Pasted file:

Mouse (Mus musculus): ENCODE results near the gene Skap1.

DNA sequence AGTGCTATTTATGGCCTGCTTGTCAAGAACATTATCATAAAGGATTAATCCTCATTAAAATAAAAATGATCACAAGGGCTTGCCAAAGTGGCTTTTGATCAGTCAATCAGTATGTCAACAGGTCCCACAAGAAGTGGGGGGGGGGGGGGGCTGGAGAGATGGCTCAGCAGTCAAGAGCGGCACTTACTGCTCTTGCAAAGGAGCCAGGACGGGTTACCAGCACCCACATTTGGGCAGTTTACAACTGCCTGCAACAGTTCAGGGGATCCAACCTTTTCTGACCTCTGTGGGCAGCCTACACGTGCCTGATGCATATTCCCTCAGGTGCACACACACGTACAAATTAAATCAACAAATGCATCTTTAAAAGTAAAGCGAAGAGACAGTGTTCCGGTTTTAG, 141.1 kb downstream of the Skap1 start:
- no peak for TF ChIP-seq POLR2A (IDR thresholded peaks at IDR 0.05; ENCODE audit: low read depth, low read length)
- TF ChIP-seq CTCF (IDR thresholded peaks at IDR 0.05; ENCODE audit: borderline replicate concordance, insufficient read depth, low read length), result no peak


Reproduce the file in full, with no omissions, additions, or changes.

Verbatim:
Mouse (Mus musculus): ENCODE results near the gene Skap1.

DNA sequence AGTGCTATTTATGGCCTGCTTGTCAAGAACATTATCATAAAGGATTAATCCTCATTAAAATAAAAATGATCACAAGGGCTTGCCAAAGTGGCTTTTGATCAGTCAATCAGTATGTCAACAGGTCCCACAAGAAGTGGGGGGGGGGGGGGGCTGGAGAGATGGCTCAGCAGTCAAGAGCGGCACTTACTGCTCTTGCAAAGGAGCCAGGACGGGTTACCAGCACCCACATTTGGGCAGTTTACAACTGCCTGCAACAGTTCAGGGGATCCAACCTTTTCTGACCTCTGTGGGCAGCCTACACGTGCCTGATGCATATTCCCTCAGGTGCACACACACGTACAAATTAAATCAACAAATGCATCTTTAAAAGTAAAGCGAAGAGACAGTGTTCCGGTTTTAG, 141.1 kb downstream of the Skap1 start:
- no peak for TF ChIP-seq POLR2A (IDR thresholded peaks at IDR 0.05; ENCODE audit: low read depth, low read length)
- TF ChIP-seq CTCF (IDR thresholded peaks at IDR 0.05; ENCODE audit: borderline replicate concordance, insufficient read depth, low read length), result no peak